Monday, August 17, 2009
Who Needs Model Railroad Magazines?
The last few years have not been kind to the North American model railroad magazine industry—gone are Mainline Modeler, Rail Model Journal and Model Railroading. The only three left that appeal to all scales are Model Railroader, Railroad Model Craftsman and Canadian Railway Modeller. All three have experienced falling circulation in the past decade.
But who needs them, anyway? After all, we have the Web—anyone can publish anything (look at me). But I would argue there is still a special place for magazines, and it’s not just because you can’t take your computer into the bathroom.
In the world of academia, there are things called refereed journals. These are publications where articles are reviewed and evaluated by experts in the field before publication. This ensures that ideas and research described in an article are sound and of high quality.
Something like that occurs when articles are submitted to model railroad magazines. Experts—the editors, who are also model railroaders—evaluate the articles or photos to make sure they are worthy of publication.
For an author or photographer, being published in a model railroad magazine is a special experience. It means that your ideas or photos have been judged by others who are expert in the hobby and found worth sharing with others.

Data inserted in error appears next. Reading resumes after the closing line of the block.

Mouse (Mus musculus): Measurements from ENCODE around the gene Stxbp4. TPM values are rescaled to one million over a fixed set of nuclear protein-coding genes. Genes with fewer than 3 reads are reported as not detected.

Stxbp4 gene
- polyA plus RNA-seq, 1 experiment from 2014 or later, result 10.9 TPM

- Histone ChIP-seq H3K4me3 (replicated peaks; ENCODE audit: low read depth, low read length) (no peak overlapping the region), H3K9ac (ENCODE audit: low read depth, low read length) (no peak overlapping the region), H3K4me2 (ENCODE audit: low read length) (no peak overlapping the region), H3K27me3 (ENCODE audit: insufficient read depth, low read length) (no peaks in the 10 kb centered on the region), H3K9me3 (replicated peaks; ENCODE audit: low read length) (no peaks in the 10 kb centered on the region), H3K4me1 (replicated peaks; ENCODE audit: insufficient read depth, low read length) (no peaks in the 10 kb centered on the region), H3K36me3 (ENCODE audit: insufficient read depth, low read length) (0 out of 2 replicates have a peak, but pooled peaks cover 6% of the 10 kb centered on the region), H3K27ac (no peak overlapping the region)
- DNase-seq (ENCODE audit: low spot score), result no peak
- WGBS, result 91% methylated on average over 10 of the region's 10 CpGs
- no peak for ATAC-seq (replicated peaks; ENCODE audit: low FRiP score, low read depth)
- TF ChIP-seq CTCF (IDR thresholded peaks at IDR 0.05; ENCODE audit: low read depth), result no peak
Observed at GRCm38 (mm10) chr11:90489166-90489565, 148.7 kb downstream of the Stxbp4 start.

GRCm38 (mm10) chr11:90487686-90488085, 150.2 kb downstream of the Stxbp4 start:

How do I know that being published in a magazine is special? Two ways: First, Although people usually share the good news that their article or photograph has been accepted by a model railroad publication, few (none?) give a shout out when they post something on a forum or Web page.
Second, I’ve experienced it myself, both in the model railroad world and in other publications. There’s no feeling like seeing your work on the printed page.
I also know what it is like on the other side; I am the very-part time Associate Editor of Canadian Railway Modeller. In this capacity, I help solicit and edit articles; I get a lot of satisfaction from working with authors—most of whom have never been published before—and helping them see their layout or model come to life in the pages of the magazine.
Of course, we now have Model Railroad Hobbyist “magazine,” a Web-only publication that seeks to bridge the gap between magazines printed on dead trees and the digital age. I like what I see so far, but I personally find it to be too long—I spend my working hours staring at a computer, and don’t have the patience to read 50-60 pages on the screen in my leisure hours.
Plus, you still can’t take it to the bathroom.